The largest U.S. health insurance companies will now cover medical tourism costs, including healthcare and travel fees for patients and companions. Anthem Blue Cross, BlueShield, UnitedHealth Group, WellPoint, Humana, and a host of others will cover these costs for customers. Should you go for your next procedure?

It seems like there's not a corner of our daily lives that some kind of insurance policy doesn't creep into. When we wake up in the morning, our homeowner's insurance covers fire and (possibly) flood damage. On our commute to work we might be protected by our auto insurance or a municipality's policy if we're on public transit. Most often, we get our health insurance from our jobs, and if we're hurt on the job, workers' compensation might cover medical bills or lost wages. Having people over for dinner that night? That same homeowner's policy might cover a guest's slip and fall accident on your property.

Needless to say, there's no end to the number and type of insurance claims you might need to make, but is there a deadline to file an insurance claim? Here's a look:

It may seem odd: you just gave birth to your child, you're just getting settled at home, and maybe finally going through some mail that piled up, and you see a letter addressed to your new baby. And it's not just any letter -- it's a bill from the hospital, for vaccinations, "newborn nursery," or even out-of-network services.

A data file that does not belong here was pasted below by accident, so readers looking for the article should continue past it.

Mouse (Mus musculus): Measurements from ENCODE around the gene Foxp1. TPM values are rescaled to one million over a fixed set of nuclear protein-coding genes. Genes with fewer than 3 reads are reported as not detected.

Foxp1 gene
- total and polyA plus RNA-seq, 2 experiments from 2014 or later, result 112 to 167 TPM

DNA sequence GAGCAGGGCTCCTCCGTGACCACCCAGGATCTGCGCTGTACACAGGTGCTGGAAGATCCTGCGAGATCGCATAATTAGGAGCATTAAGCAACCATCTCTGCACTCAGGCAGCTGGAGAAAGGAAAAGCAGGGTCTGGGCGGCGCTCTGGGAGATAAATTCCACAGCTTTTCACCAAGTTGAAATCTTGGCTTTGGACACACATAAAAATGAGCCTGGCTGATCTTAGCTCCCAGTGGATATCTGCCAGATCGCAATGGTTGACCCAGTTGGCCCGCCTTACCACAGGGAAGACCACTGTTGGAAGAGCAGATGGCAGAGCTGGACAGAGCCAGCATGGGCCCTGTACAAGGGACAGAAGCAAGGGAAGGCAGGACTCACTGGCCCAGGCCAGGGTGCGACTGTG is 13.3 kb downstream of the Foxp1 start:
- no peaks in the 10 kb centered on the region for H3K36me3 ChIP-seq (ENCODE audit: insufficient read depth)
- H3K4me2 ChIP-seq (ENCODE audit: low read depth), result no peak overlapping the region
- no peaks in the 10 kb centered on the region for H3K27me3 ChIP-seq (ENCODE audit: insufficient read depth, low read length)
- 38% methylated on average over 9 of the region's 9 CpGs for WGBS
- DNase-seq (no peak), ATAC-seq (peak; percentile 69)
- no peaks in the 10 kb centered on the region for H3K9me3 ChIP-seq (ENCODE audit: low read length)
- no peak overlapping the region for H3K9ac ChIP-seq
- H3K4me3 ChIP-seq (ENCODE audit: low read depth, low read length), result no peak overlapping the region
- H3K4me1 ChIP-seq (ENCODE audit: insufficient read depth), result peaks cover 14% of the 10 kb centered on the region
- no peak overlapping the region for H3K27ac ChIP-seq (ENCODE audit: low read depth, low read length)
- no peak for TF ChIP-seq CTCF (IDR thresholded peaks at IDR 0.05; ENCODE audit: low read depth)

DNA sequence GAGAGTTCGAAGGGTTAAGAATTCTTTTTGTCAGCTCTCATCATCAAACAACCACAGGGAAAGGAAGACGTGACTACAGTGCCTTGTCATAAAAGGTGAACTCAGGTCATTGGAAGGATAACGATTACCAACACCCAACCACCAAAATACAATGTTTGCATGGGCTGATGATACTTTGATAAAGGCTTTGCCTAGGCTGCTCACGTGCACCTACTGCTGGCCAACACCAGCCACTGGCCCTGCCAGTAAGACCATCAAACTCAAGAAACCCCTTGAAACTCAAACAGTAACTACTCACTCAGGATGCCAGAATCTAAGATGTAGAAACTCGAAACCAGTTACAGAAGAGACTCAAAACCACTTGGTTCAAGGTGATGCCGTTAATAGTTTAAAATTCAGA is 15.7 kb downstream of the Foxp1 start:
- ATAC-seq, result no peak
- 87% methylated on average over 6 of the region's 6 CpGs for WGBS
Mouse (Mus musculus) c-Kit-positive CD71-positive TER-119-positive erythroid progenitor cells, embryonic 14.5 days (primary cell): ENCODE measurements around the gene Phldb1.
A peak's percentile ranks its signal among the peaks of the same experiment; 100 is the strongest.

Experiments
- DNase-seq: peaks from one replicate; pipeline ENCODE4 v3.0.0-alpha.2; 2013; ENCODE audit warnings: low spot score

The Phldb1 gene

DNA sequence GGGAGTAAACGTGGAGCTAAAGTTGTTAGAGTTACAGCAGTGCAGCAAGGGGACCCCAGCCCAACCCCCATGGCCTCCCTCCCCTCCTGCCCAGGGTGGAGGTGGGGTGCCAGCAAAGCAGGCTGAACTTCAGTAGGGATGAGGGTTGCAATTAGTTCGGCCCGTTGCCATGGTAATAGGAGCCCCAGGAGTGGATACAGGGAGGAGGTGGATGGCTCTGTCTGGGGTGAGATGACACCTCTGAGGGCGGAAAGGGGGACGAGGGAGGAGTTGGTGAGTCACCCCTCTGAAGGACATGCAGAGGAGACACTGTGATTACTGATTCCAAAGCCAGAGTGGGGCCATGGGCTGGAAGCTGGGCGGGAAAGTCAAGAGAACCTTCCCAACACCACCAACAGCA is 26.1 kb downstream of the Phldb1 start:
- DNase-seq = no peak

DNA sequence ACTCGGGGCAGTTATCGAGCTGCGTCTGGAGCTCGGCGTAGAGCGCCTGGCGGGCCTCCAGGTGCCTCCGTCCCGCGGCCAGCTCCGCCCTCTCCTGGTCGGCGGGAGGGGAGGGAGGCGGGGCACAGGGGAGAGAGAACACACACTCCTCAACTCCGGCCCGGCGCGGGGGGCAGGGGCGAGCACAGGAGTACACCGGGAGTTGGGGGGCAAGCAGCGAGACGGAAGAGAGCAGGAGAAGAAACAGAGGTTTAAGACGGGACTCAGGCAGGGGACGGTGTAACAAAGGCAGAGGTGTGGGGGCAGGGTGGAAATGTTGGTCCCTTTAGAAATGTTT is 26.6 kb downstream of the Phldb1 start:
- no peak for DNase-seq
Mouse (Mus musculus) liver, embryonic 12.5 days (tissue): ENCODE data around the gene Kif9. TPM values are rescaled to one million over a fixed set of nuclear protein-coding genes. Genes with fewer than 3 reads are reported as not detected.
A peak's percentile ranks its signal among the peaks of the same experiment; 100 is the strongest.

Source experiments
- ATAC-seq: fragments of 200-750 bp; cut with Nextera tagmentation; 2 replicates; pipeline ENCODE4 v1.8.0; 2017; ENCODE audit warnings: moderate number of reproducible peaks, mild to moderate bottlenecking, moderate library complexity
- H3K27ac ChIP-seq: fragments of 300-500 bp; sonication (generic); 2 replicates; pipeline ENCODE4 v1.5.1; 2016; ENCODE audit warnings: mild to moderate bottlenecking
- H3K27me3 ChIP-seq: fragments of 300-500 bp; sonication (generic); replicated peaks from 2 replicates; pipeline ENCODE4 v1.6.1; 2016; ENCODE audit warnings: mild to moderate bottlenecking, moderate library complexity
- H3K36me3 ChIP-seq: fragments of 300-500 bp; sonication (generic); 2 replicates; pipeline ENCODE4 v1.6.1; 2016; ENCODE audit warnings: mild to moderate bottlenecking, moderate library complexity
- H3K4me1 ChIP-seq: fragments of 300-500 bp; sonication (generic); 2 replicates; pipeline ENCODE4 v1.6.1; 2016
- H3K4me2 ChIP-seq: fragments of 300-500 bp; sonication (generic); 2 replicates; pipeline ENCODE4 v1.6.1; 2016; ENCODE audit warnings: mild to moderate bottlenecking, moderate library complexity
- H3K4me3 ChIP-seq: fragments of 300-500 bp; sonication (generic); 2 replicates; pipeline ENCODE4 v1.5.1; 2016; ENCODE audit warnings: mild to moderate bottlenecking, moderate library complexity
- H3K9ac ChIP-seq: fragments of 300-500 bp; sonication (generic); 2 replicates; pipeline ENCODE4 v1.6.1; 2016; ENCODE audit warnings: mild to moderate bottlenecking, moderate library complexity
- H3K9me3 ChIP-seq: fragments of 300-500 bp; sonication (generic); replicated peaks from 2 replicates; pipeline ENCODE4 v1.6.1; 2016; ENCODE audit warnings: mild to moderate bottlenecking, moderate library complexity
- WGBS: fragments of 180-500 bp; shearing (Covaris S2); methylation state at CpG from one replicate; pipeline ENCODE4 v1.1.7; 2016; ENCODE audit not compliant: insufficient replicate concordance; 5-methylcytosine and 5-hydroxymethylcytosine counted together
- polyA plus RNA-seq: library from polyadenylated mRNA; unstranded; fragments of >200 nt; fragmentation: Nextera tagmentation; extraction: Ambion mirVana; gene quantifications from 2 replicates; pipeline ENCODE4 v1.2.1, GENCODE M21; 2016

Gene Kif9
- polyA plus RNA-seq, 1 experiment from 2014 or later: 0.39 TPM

So why might your baby get billed for its birth, how do you plan for it, and are you responsible for paying the bill?

Can I Self-Insure My Car?

The purpose of insurance to guard against loss or damage. For example, health insurance is there to help you pay for medical costs that would otherwise be too expensive for most people. Insurance can also specifically protect someone other than the person who is insured.

A good example of this is life insurance, which would provide money to named beneficiaries in the event that the person who's insured dies. Some insurance is required by law, while others are simply an option. One type of insurance that states usually require their drivers to have is car insurance.

After three failed attempts by Congress to repeal Obamacare, President Donald Trump took matters into his own hands last week, signing an executive order reshaping how people get insurance through work and threatening to end federal subsidies to insurance companies under the Affordable Care Act.

"I just keep hearing repeal-replace, repeal-replace," Trump said while signing the order. "Well, we're starting that process." So what does the executive order do, and what could ending subsidies mean for your health coverage?

As fires in Sonoma County, California rage on, the first concern is safety: getting residents out of harm's way and getting injured residents necessary medical treatment. And when the flames are out, people will turn to rebuilding and compensation for property lost to the fires.

Most residential and commercial property owners will turn first to their insurance policies, fingers crossed that they cover fire damage and natural disasters. If you're filing an insurance claim after a fire -- or wondering if your policy covers fire damage -- here's what you need to know: